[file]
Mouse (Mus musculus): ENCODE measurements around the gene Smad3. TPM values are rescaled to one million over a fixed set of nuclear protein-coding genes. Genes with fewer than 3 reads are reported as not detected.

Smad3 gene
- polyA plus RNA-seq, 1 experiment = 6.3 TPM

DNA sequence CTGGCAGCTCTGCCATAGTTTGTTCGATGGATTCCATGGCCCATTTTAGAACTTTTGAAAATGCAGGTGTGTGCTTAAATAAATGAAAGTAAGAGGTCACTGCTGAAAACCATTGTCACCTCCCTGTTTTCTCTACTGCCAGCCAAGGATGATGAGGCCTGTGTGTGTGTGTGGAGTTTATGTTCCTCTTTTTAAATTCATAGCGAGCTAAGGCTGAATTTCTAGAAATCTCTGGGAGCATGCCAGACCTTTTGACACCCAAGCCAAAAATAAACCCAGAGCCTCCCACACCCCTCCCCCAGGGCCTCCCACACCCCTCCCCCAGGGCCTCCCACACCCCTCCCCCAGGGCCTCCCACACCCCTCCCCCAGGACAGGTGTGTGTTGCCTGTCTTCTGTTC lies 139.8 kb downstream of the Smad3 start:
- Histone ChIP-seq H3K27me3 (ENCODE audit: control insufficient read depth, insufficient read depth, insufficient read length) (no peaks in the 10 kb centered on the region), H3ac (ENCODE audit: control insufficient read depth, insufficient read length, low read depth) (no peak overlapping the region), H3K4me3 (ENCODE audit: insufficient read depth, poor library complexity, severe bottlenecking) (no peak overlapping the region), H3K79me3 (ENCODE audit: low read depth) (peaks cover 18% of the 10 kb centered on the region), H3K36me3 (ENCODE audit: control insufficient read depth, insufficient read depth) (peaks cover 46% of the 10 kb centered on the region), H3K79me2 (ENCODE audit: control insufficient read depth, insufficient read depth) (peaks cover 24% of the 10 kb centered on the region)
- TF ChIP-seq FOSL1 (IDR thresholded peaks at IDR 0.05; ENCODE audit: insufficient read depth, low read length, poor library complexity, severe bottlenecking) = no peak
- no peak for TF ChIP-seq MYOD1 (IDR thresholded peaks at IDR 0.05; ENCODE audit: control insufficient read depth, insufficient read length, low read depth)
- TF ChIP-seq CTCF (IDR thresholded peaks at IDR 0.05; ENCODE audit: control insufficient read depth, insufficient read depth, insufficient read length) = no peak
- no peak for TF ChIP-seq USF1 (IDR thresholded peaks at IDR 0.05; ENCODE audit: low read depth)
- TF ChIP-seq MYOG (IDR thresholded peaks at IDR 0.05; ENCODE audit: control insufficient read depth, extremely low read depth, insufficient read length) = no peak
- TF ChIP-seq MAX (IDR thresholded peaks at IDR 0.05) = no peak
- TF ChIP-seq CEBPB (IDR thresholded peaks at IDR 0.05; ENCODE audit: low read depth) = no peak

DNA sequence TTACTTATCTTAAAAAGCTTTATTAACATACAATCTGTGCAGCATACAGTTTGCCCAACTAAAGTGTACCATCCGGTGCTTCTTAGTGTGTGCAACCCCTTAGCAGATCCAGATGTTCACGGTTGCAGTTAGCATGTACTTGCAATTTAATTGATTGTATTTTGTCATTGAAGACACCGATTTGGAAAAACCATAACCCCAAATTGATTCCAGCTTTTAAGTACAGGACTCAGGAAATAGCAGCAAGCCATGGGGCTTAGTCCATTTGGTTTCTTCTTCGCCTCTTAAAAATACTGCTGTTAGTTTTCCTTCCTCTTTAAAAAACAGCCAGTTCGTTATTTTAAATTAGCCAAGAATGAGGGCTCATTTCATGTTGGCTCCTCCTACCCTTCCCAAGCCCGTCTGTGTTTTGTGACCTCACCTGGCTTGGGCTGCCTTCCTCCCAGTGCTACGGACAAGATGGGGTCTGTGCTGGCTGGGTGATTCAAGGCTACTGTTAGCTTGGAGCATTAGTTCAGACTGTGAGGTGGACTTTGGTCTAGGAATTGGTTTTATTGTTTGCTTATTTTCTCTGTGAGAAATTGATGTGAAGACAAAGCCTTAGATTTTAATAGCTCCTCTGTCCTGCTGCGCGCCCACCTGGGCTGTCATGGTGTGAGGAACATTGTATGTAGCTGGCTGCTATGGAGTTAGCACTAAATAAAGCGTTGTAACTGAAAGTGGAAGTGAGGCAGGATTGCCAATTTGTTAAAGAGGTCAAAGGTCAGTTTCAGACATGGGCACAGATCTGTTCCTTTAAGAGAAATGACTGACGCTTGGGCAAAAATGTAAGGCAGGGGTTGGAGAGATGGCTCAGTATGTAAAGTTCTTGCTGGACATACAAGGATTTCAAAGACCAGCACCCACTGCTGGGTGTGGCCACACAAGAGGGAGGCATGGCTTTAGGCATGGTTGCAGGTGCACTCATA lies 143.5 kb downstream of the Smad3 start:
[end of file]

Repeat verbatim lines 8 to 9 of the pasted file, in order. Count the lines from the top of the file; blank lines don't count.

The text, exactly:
- TF ChIP-seq CTCF (IDR thresholded peaks at IDR 0.05; ENCODE audit: control insufficient read depth, insufficient read depth, insufficient read length) = no peak
- no peak for TF ChIP-seq USF1 (IDR thresholded peaks at IDR 0.05; ENCODE audit: low read depth)